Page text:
Pay Different: Reimagining the Payroll Cycle
In the United States, 82% of workers earn less than $75,000 per year. Of those, 67% earn less than $50,000 per year and 58% earn less than $40,000 per year. It is well documented that hourly workers are vulnerable and experience significant hardships if faced with financial stress, particularly because of the timing of wage payment and the variable amounts earned each week. Salaried workers receive the same amount each pay period and the timing of payment is fixed. Less has been done to study the way salaried workers contend with unforeseen circumstances in between pay periods.
To understand the value and propensity to participate in an on-demand earned wage access solution, Mercator Advisory Group, on behalf of DailyPay, conducted a study of 1,000 salaried U.S. lower income workers earning less than $75,000. Although 75% of these workers are paid bimonthly (i.e., twice a month) or more frequently and 73% are paid by direct deposit into their respective bank accounts, they—like hourly wage workers—face financial strain.
Financial strain reduces worker productivity and retention. Thirty-five percent of employees report issues with their personal finances being a distraction at work. Of these, 49% report spending three or more hours a week thinking or dealing with these issues. Financially stressed employees are also more likely to leave for another employer that cares more about their financial well-being. These negatives are avoidable.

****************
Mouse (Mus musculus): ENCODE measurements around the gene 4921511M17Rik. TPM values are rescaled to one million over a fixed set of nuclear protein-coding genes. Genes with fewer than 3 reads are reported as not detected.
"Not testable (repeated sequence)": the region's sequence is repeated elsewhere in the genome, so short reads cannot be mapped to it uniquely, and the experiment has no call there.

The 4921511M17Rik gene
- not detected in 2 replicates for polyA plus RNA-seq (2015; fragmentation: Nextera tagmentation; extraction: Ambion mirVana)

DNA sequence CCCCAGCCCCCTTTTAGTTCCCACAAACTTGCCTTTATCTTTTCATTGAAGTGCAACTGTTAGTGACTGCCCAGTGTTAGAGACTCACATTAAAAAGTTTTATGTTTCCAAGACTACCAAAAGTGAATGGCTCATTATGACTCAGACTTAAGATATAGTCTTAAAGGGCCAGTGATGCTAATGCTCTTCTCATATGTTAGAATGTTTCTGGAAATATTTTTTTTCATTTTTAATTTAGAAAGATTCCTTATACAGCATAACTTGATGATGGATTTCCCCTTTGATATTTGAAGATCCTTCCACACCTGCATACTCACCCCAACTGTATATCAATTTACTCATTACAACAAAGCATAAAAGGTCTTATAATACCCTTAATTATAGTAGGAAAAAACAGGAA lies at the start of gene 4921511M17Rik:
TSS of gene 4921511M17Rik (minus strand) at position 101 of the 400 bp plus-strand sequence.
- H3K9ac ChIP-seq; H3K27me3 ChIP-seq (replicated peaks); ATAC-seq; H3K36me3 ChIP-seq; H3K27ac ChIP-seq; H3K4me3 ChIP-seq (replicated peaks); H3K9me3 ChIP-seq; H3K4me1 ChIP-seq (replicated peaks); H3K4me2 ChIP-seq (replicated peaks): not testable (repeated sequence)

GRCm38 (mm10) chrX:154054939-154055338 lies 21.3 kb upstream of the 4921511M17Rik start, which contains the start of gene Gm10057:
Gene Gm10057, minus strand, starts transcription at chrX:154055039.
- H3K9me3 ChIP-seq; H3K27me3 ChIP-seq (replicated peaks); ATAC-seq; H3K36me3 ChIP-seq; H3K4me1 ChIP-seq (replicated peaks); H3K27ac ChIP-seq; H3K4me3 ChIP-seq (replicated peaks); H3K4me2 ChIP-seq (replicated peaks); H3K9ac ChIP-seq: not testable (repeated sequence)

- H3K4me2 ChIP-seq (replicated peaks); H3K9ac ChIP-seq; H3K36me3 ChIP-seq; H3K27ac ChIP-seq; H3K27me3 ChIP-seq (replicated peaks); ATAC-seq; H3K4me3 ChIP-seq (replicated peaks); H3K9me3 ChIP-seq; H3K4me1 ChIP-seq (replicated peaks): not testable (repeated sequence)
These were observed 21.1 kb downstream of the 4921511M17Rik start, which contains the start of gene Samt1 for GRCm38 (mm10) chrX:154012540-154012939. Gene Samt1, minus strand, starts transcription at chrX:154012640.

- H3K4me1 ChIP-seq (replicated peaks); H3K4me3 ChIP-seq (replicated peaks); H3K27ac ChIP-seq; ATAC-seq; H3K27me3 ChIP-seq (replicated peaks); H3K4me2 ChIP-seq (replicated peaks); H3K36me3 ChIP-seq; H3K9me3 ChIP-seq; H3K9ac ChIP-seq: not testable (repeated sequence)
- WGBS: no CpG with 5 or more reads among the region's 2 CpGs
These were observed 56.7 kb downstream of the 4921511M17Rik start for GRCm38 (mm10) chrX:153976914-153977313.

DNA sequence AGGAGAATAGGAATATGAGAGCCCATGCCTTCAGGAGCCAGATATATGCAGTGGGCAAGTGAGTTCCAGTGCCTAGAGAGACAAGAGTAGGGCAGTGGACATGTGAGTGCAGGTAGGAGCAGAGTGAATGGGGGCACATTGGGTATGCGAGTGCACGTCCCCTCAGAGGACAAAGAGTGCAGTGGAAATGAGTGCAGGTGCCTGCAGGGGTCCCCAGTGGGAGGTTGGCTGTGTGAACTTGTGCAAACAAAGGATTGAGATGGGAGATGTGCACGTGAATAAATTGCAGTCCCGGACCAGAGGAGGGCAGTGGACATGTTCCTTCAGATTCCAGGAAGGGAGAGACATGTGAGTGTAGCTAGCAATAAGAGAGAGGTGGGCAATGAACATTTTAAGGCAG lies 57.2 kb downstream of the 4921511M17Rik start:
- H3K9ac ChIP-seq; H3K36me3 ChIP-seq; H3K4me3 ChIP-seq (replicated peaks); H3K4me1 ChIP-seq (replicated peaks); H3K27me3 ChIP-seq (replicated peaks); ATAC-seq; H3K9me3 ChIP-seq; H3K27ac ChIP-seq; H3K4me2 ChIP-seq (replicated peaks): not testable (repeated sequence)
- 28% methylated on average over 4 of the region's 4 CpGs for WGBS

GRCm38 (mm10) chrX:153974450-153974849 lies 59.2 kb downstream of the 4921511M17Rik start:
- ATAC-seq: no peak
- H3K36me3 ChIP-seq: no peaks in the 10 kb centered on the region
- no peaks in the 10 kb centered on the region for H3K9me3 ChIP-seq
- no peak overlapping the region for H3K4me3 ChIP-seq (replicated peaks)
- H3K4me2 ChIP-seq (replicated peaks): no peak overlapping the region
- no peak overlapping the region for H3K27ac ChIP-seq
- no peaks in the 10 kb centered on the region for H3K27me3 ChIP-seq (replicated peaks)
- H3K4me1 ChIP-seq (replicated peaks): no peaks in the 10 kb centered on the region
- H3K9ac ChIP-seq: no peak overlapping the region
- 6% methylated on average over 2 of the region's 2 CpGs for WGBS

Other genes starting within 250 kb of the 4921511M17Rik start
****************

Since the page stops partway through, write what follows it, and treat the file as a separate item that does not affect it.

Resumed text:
Most salaried employees surveyed believe they earn enough to pay their typical bills and fulfill their basic needs. That is, they are able to pay for basic necessities—utilities, housing, food, transportation, clothing, and medical expenses. However, many report routinely being unable to keep up when bills are higher than anticipated or unexpected expenses like paying for a health emergency arise. This creates the need to resort to creative and often expensive borrowing solutions that further deteriorate their financial situation. The survey also found that those who very rarely or never face a situation in which they run out of funds before their next payday express the desire for a more flexible paycheck.
Basics Met, but a Precarious Situation
The survey participants were mostly positive about their ability to pay for basic necessities, as illustrated by the survey data presented in Figure 1. Confidence in being able to pay for utilities, housing, food, transportation, clothing, and medical expenses varied depending on the respondents’ annual earned income. Across all wage brackets, workers expressed the least confidence in having enough money to pay for medical expenses.